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When I was a kid my mother would often take myself and my older brother to see Santa in his Grotto, which was created, setup and run by one of the big apartment stores in our home city. It was quite popular with other young kids and families.
Cutting forward to today, my brother now has his own family with kids ranging from 2 – 12 years old, and last year he decided to recreate a similar experience in his own home to share with his own family.
Choosing a Room
Think about rooms in your house that you could potentially repurpose for a few days during the Christmas season without causing too much disruption. Great potential contenders for Grotto-like rooms include: attics, basements, wine cellars, spare bedrooms, garages that are connected internally, gazebos or even tool sheds. The idea here is to be inventive, because houses weren’t built with Grottos in mind!
You also ideally want to choose a room that has a limited number of windows, or whereby the windows in the room can easily be blacked out with black card or temporary blind covers such as magic blackout blind. Remember that a Grotto typically means small cave, so the room needs setting up to be dark and free of natural light in order to create a nice warm, cosy atmosphere.
You’re going to want black card for blacking out the windows, black duct or electrical tape for a variety of sticking related tasks including hanging and arranging lights, decorations and fixing the card to your windows. You can find more appropriate means of hanging and fixing certain items, however tape is relatively easy to use and won’t destroy anything in the process.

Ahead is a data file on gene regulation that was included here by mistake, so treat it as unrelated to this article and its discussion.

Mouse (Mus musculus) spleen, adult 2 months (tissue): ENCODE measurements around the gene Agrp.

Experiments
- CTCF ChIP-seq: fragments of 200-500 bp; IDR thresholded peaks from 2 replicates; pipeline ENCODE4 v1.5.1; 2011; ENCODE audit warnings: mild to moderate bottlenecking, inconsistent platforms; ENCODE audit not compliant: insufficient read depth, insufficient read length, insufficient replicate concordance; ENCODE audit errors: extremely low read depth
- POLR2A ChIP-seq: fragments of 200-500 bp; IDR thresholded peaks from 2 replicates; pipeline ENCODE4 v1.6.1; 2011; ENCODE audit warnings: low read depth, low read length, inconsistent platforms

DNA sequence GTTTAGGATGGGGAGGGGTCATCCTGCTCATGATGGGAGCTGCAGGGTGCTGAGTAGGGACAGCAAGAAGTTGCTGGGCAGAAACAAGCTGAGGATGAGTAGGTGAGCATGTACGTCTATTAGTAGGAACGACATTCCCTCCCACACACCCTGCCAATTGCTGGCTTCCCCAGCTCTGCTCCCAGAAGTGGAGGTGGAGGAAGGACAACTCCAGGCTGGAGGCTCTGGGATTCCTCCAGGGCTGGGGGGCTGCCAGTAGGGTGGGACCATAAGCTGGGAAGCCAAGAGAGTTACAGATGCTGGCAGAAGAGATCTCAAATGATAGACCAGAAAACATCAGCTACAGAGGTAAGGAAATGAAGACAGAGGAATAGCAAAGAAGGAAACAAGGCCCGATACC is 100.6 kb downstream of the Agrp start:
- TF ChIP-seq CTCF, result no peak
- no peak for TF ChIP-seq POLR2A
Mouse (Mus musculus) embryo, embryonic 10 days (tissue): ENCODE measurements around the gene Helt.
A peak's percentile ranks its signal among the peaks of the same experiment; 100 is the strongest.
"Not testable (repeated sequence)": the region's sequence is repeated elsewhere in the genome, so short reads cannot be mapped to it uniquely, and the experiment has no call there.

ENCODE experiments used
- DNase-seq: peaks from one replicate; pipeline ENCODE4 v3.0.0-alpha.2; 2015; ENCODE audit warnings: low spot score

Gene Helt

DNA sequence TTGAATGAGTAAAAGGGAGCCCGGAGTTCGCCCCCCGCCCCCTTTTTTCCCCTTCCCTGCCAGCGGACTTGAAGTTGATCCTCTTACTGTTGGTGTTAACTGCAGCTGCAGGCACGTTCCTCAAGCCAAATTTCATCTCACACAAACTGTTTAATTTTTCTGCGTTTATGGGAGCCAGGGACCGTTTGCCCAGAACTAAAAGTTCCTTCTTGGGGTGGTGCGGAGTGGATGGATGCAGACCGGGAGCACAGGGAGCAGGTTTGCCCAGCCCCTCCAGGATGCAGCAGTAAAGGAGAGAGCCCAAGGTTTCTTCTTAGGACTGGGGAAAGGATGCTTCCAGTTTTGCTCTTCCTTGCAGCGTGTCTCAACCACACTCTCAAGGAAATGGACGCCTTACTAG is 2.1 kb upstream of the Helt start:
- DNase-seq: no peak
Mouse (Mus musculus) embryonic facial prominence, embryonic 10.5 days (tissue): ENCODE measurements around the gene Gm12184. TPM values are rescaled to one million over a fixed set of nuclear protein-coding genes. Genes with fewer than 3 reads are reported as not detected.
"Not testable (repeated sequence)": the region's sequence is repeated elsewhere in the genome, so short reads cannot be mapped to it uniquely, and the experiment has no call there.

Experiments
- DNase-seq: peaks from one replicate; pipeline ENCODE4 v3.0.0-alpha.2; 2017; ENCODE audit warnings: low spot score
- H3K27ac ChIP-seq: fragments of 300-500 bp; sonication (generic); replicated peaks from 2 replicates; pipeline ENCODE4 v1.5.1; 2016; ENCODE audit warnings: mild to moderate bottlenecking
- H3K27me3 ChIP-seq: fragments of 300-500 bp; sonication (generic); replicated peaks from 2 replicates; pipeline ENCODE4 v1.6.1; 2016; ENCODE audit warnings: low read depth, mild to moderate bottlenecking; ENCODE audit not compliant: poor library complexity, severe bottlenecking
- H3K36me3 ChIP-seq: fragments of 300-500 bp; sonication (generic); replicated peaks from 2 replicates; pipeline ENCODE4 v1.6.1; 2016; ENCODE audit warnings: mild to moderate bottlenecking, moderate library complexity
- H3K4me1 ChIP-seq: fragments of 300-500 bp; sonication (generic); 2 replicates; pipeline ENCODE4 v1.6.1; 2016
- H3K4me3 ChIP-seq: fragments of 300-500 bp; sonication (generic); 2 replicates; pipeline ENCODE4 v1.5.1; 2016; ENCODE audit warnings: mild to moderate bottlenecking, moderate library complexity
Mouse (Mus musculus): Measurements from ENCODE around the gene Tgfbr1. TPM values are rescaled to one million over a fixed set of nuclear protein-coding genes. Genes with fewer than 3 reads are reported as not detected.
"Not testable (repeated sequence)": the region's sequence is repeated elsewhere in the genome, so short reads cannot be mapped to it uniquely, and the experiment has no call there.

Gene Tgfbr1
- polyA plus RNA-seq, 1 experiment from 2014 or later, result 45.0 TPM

Drapes & Fabrics
To help create that mysterious cavernous, den-like experience you will need to purchase some fabric that can be hung from the ceiling to obscure different areas of the room. Plenty of sellers provide shimmery fabrics or semi-transparent drape fabric that would look equally great hanging in a room.
Old bed sheets can be used for covering up and masking the familiarity of the room. Use them to cover bookcases, desks and other bulky items that you can’t easily remove from view.
You might like to include a variety of traditional Christmas decorations that can be positioned around the room including, small decorated plastic trees, baubles, glittery stars and angels etc. Decorations that can be run, hung or tapered along walls, ceilings, doorways or drapes such as colourful beads and tinsel worked really well.
Ambience & Lighting
In most circumstances I recommend you use a combination of Christmas lights, fairy lights and candles, which all can potentially play and bounce off nicely with other sparkly and reflective decorations. Stores will also sell their own festively illuminated decorations from blossom trees to neon reindeers, which you can add into the mix. The idea is to be using these other lights to create a bright, sparkly and colourful ambience and not have to use the main room lights switched on, which could otherwise drown out the enigmatic feeling.
When constructing your Grotto think with safety in mind so everyone can have a fun, safe and enjoyable time. If the space you’re using is limited in terms of movement, then candles may not be the most appropriate, if you do use them, ensure they’re secure and that somebody is in attendance. Likewise if you’re temporarily converting a tool shed or garage for your home Grotto experience, make sure you’ve sufficiently cleared or stored away any dangerous tools or equipment that especially young children might hurt themselves on.
Good luck with creating your Grotto, the rest is up to you!
This article was written by David Beastall on behalf of: www.ChristmasTreesAndLights.co.uk